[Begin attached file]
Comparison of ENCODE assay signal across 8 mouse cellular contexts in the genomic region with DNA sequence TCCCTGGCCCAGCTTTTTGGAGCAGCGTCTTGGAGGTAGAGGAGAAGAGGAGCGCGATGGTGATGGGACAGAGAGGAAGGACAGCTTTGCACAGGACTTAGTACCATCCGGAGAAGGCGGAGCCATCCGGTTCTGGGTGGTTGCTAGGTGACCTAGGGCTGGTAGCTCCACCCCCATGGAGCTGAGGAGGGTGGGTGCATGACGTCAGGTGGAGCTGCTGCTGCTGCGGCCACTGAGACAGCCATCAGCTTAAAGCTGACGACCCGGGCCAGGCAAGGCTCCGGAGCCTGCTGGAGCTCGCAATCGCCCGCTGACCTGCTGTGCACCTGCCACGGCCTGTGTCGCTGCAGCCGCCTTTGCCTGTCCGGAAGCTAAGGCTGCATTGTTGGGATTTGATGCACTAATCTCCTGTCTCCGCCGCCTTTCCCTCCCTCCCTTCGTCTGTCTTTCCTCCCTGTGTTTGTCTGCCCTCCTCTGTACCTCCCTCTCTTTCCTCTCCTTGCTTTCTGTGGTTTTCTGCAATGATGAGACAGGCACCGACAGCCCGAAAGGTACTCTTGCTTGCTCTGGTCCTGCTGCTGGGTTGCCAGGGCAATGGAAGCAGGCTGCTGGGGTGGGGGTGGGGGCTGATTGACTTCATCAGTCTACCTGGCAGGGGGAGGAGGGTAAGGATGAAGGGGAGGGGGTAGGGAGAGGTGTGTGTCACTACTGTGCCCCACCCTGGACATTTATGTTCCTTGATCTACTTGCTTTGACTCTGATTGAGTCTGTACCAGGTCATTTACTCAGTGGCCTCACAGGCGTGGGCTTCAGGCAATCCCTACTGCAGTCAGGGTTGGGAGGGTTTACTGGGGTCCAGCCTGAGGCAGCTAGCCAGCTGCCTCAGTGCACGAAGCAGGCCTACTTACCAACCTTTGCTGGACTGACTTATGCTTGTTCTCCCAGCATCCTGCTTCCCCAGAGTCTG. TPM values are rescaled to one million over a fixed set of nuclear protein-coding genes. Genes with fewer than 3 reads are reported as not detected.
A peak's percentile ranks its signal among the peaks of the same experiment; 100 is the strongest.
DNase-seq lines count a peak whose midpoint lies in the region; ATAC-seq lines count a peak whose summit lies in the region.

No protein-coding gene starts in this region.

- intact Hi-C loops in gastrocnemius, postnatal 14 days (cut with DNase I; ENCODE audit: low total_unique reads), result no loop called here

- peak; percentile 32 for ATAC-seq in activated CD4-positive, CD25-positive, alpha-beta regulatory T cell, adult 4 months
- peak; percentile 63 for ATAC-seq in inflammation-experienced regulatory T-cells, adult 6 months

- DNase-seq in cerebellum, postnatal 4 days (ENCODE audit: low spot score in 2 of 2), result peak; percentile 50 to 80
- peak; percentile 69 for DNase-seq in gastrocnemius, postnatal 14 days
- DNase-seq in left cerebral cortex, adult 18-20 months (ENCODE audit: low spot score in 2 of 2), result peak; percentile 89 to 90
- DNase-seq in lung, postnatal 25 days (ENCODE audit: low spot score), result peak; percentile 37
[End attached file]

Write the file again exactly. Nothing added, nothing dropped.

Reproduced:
Comparison of ENCODE assay signal across 8 mouse cellular contexts in the genomic region with DNA sequence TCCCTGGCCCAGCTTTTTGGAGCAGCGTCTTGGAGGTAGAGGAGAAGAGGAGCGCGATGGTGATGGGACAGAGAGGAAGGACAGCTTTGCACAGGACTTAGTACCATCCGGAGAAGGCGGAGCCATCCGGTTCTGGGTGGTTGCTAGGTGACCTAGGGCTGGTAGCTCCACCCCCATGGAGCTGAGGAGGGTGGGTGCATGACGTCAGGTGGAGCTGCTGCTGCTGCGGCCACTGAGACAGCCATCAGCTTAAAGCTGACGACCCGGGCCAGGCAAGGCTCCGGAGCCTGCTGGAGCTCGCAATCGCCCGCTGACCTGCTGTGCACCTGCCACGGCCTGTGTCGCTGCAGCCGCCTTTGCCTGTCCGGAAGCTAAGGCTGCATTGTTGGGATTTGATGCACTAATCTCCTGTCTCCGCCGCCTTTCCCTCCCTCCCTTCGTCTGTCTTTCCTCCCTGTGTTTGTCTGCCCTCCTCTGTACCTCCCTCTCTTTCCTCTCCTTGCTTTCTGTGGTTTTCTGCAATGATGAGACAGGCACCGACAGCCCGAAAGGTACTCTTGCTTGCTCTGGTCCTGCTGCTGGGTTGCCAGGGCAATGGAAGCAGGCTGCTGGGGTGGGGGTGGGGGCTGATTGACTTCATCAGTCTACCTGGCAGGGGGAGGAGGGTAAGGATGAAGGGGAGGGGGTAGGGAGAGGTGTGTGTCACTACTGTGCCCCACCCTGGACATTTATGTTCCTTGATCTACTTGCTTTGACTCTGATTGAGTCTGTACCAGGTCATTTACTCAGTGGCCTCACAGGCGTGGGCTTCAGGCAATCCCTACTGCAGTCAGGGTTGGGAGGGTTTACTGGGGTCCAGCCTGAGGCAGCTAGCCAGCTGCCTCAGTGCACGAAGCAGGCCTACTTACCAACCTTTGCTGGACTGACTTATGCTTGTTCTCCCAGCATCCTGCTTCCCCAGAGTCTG. TPM values are rescaled to one million over a fixed set of nuclear protein-coding genes. Genes with fewer than 3 reads are reported as not detected.
A peak's percentile ranks its signal among the peaks of the same experiment; 100 is the strongest.
DNase-seq lines count a peak whose midpoint lies in the region; ATAC-seq lines count a peak whose summit lies in the region.

No protein-coding gene starts in this region.

- intact Hi-C loops in gastrocnemius, postnatal 14 days (cut with DNase I; ENCODE audit: low total_unique reads), result no loop called here

- peak; percentile 32 for ATAC-seq in activated CD4-positive, CD25-positive, alpha-beta regulatory T cell, adult 4 months
- peak; percentile 63 for ATAC-seq in inflammation-experienced regulatory T-cells, adult 6 months

- DNase-seq in cerebellum, postnatal 4 days (ENCODE audit: low spot score in 2 of 2), result peak; percentile 50 to 80
- peak; percentile 69 for DNase-seq in gastrocnemius, postnatal 14 days
- DNase-seq in left cerebral cortex, adult 18-20 months (ENCODE audit: low spot score in 2 of 2), result peak; percentile 89 to 90
- DNase-seq in lung, postnatal 25 days (ENCODE audit: low spot score), result peak; percentile 37